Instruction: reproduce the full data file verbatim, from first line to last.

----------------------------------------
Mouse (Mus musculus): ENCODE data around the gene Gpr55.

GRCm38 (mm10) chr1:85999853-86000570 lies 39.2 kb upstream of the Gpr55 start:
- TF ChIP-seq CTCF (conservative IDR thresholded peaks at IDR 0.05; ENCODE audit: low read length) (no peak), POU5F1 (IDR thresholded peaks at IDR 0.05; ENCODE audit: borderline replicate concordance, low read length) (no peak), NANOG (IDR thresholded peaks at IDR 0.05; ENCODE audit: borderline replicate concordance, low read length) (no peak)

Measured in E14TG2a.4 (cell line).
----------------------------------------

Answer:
Mouse (Mus musculus): ENCODE data around the gene Gpr55.

GRCm38 (mm10) chr1:85999853-86000570 lies 39.2 kb upstream of the Gpr55 start:
- TF ChIP-seq CTCF (conservative IDR thresholded peaks at IDR 0.05; ENCODE audit: low read length) (no peak), POU5F1 (IDR thresholded peaks at IDR 0.05; ENCODE audit: borderline replicate concordance, low read length) (no peak), NANOG (IDR thresholded peaks at IDR 0.05; ENCODE audit: borderline replicate concordance, low read length) (no peak)

Measured in E14TG2a.4 (cell line).